Mar 9, 2014 — In 1994, Ukraine signed an agreement with the U.S., the UK and Russia under which it gave up its nuclear arsenal in return for certain assurances. NPR's Arun Rath speaks with Steven Pifer, former U.S. ambassador to Ukraine, about the agreement.
Mar 9, 2014 — The Eataly food emporium plans to open a $55 million theme park in Italy, devoted to the nation's culinary pleasures. Some have dubbed it the "Disneyland of food," but Italians aren't impressed.
Mar 9, 2014 — Pro-Russian groups used whips to attack pro-Ukrainian demonstrators in Sevastopol, on Ukraine's Crimean Peninsula, the BBC says. Ukraine's interim prime minister plans to visit the U.S. this week.
Mar 9, 2014 — The U.S. can squeeze Russia economically for sending troops into Crimea, but Obama needs Europe's support for sanctions to work. NPR's Rachel Martin speaks with correspondent Mara Liasson.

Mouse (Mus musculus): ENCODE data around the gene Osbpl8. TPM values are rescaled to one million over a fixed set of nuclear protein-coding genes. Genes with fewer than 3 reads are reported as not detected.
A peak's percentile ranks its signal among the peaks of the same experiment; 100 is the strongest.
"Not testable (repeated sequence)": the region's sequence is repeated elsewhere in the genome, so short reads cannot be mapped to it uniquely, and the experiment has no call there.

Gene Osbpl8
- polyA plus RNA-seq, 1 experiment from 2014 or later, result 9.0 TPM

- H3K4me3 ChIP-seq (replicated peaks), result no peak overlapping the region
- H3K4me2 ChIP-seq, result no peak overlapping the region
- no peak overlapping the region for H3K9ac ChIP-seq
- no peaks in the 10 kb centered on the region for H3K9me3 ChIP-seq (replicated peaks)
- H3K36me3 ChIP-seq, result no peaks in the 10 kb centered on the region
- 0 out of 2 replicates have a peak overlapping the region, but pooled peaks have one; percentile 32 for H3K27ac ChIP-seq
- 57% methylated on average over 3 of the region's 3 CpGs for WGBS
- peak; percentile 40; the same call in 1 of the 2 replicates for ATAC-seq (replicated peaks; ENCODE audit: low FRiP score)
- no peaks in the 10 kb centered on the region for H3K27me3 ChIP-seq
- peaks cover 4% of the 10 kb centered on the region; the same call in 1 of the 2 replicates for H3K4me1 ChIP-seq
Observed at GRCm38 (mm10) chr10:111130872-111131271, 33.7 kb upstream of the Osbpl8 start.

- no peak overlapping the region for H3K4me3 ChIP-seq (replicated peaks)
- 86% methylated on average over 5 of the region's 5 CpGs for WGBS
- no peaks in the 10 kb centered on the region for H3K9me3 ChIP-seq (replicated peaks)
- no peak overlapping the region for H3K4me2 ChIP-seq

Mar 9, 2014 — As the standoff continues in Crimea, Russia warns the U.S. against "hasty" sanctions. Ukraine officials accuse pro-Russian forces of armed aggression.
Mar 9, 2014 — A new report finds that anti-Roma sentiment and anti-Semitism is accelerating in the country, along with the rise of paramilitary and extremist groups.
Mar 9, 2014 — Some of Hollywood's most popular Westerns were filmed in Spain's Tabernas Desert. Today those sets are used in Western-style theme parks for bank heists, shoot-outs and saloon shows.
Mar 8, 2014 — Members of pro-Russian forces and Ukraine's military have avoided violence in what's widely seen as a dangerous and uncertain situation. Diplomats are still working to find a possible solution.
Mar 8, 2014 — The mayor of a small Spanish town cleaned out supermarkets to give food to the hungry and draw attention to their economic plight. But now he's facing a potential jail stint.
Mar 8, 2014 — New tensions are flaring between Russian and Ukraine, as Russia signaled that it was prepared to annex Crimea. NPR's Scott Simon speaks with New York Times reporter Steven Erlanger.